Harry Herington became the CEO of NIC Inc. (NASDAQ:EGOV) in 2008. This analysis aims first to contrast CEO compensation with other companies that have similar market capitalization. Then we'll look at a snap shot of the business growth. And finally we will reflect on how common stockholders have fared in the last few years, as a secondary measure of performance. This method should give us information to assess how appropriately the company pays the CEO.
How Does Harry Herington's Compensation Compare With Similar Sized Companies?
According to our data, NIC Inc. has a market capitalization of US$1.1b, and pays its CEO total annual compensation worth US$2.3m. (This figure is for the year to December 2018). We think total compensation is more important but we note that the CEO salary is lower, at US$500k. We examined companies with market caps from US$400m to US$1.6b, and discovered that the median CEO total compensation of that group was US$2.7m.
So Harry Herington receives a similar amount to the median CEO pay, amongst the companies we looked at. While this data point isn't particularly informative alone, it gains more meaning when considered with business performance.
You can see a visual representation of the CEO compensation at NIC, below.
Is NIC Inc. Growing?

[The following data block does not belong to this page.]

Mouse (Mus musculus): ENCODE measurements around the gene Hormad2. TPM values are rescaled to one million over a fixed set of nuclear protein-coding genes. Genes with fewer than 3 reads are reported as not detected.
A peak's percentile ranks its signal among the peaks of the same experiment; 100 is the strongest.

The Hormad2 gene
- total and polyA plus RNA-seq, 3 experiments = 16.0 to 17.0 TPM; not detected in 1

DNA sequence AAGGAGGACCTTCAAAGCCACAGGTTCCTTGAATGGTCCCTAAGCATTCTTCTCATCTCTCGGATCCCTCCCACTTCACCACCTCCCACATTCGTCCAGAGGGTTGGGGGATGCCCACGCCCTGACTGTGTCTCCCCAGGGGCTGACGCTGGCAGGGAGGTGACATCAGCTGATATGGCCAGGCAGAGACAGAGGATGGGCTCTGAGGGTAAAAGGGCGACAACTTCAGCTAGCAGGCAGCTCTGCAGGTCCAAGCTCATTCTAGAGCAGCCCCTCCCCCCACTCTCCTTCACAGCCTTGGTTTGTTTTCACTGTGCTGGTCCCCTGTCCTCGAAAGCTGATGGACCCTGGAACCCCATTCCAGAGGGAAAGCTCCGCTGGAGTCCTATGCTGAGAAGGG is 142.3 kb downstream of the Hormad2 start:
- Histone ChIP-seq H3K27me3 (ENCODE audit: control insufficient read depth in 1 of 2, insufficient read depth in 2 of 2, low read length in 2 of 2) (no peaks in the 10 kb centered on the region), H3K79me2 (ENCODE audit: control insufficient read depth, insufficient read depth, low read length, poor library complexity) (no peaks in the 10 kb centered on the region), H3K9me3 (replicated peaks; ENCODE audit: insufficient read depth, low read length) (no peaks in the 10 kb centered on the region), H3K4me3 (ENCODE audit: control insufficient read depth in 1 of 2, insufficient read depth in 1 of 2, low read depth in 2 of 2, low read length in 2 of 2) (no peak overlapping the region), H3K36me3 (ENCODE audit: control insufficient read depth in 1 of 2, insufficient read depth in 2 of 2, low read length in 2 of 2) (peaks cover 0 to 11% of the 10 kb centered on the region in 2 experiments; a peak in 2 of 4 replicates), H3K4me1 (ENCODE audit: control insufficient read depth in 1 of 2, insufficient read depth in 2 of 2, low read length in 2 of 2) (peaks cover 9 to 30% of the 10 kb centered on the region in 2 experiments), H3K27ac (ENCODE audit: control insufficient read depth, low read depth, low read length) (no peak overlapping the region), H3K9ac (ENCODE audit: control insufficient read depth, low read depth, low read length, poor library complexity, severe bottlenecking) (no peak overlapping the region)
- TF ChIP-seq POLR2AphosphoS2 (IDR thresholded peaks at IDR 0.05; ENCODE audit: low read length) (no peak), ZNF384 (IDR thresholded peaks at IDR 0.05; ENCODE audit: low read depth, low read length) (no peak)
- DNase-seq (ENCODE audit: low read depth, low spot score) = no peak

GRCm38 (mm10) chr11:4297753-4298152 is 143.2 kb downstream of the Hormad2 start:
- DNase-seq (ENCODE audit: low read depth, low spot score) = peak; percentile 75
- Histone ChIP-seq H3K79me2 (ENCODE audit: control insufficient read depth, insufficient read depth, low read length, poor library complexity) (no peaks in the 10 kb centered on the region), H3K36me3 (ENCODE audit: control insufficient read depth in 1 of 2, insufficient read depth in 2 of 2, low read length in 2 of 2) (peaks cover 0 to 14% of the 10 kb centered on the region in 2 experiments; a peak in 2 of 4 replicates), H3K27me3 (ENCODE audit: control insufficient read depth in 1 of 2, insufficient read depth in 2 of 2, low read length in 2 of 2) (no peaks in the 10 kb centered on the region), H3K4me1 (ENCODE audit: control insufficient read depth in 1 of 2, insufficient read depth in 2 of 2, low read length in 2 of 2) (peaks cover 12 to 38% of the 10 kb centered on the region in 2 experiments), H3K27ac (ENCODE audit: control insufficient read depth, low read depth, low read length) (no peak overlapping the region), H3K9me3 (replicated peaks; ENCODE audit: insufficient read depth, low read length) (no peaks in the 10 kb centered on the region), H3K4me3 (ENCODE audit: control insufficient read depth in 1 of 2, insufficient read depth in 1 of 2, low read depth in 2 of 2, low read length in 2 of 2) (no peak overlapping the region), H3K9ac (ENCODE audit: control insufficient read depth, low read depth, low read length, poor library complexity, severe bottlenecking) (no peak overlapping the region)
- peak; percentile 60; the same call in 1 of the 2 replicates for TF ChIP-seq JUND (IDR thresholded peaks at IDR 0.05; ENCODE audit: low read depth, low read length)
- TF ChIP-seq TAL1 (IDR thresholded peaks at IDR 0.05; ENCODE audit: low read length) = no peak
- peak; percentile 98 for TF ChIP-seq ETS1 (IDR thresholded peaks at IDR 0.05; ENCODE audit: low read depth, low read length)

Over the last three years NIC Inc. has grown its earnings per share (EPS) by an average of 4.7% per year (using a line of best fit). Revenue was pretty flat on last year.
I'm not particularly impressed by the revenue growth, but it is good to see modest EPS growth. Considering these factors I'd say performance has been pretty decent, though not amazing. You might want to check this free visual report on analyst forecasts for future earnings.
Has NIC Inc. Been A Good Investment?
Since shareholders would have lost about 20% over three years, some NIC Inc. shareholders would surely be feeling negative emotions. It therefore might be upsetting for shareholders if the CEO were paid generously.
Harry Herington is paid around what is normal the leaders of comparable size companies.
The company cannot boast particularly strong per share growth. And we think the shareholder returns - over three years - have been underwhelming. So suffice it to say we don't think the compensation is modest. So you may want to check if insiders are buying NIC shares with their own money (free access).
Of course, you might find a fantastic investment by looking elsewhere. So take a peek at this free list of interesting companies.
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